On our way to the Bushfire Festival last month, my friends and I spent the night on South Africa’s Wild Frontier. This is the name given by the South African tourist industry to the corner of Mpumalanga province that borders Swaziland, Mozambique, and Kruger National Park. The landscape does indeed have a wildness about it.

The scenic Wild Frontier.

The Wild Frontier includes several historic gold-mining towns, one of which is Barberton. Barberton didn’t win me over right away. We arrived at dusk and checked into the Barberton Chalets and Caravan Park. The chalets were fine and the price was right at about R200 ($25) a person. The one problem, we realized after checking in, was that the Barberton Chalets are not equipped with towels. Uh..no towels? What the hell? None of us had brought towels, so we spent the next 30 minutes driving around trying to find a place to buy them. No luck. We settled for a four-pack of super-absorbent dish cloths from Pick-n-Pay.

Our next goal was dinner. Charl and Adeline switched on their GPS, looking for restaurants. It seemed that our only choices were Wimpy and Debonairs Pizza (think Domino’s, but a notch or two lower). We drove around looking for other options, but Barberton is very dark at night. We gave up and settled for Wimpy.

As we pulled into the shopping centre parking lot and trudged into Wimpy, I posted the following on Twitter: “A word of advice to travelers in South Africa: Don’t ever go to Barberton.”

The next morning we were back at Wimpy for breakfast.

Wimpy coffee. It’s big.

It was a beautiful morning. We decided to give this town one more hour of our time and check out the Barberton Heritage Walk.

Five hours later, we were still there. We could hardly bring ourselves to leave.

To be honest, I’m not all that interested in the history of South African gold-mining towns. But there was something about this historic walk through this quirky town — the interesting architecture, the loving way that the houses were restored and maintained, the earnestness of our guide — that made our tour of Barberton exceedingly enjoyable.

Fernlea House, built in the 1890s. I’m not sure why the house is historically important, but it was nice to walk around. The inside has been turned into a little museum. There’s a path behind the house that goes up to an old gold mine shaft. I was excited to walk inside the shaft, but it was just…dark.

The gate leading up to Belhaven, the nicest house on the Barberton Heritage Walk.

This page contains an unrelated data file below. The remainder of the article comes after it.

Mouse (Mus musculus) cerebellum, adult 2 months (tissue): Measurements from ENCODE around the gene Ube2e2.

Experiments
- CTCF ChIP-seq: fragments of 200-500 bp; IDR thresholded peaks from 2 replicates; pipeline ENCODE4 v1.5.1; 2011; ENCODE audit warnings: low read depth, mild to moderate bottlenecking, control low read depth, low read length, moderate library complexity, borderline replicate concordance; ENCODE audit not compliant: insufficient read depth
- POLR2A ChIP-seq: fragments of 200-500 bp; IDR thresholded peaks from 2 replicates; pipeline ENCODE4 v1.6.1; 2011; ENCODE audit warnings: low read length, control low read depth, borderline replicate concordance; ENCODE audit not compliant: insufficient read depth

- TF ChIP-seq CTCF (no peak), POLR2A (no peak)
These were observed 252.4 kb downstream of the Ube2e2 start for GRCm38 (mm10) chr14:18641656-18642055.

We climbed the stairs of Belhaven House and met Mandla, who became our guide for next 90 minutes. Mandla collected R15 from each of us, looked at our cameras, and politely told us that photos aren’t allowed inside Belhaven House. This just about killed me because the inside of Belhaven House is freaking amazing. As far as Mandla knows, it’s the only house in all of South Africa with pressed steel ceilings AND walls in every single room. Each room has several different patterns of pressed steel, and the steel is painted in every color of the rainbow.

 

Since I can’t show you the pressed steel walls inside Belhaven, here is a shot from the porch. Belhaven was built in 1904. It was completely pre-fabricated in England and shipped to South Africa, which was apparently common practice in those days.

I can’t remember the name of the family that originally lived in Belhaven. But I do remember that Mandla knew everything about them. Mandla is an unassuming kind of guy, not particularly animated. But the more I listened to him, the more I was struck by how much this black South African man, who grew up under apartheid, seemed to care about the wealthy white people who lived here 100 years ago.

 

Mandla on the porch of Stopforth House, the third house we visited on the Heritage Walk. This photo does not convey Mandla’s awesome-ness.

Stopforth house is not as grand as Belhaven, but it has a story that I actually remember. The same family lived here for 100 years, until a few years ago when the last daughter, who never married or had children, was forced to move to an old age home. The house is still furnished exactly as it was when the woman (whose name escapes me) left, and she had hardly changed anything since the house was built. The mattresses are made of straw and there is no interior plumbing. No wonder the old lady couldn’t manage anymore.

At one point, Mandla opened a cupboard filled to the brim with files and papers. “These are the Stopforth family’s papers,” Mandla said. “I’m reading through them all but I have a long way to go.” He looked dreamy-eyed. Apparently the local government tried hard to find another relative to take over the house when the old woman had to leave, but no one came forward. I don’t completley understand why all of her things were left behind.

A pretty (and beautiful-smelling) frangipani blossom outside Stopforth House.

We said goodbye to Mandla, who had a school group to meet, and walked the rest of the Heritage route ourselves.

200-year-old “kerbing”. The sign was more interesting to me than the kerb.

Old Barberton Stock Exchange.

Jock’s Tavern: My favorite building in Barberton, although it is not one of the official heritage sites. We had lunch in the beer garden. The service was slow but my fish and chips were delicious. It was more fun than eating at Wimpy.

On the way out of town, as we chugged toward the Swazi border, I tweeted again: “I take back last night’s assessment. Barberton is cool! Come do the heritage walk and ask for Mandla.”

Read more about the Barberton Heritage Walk here.

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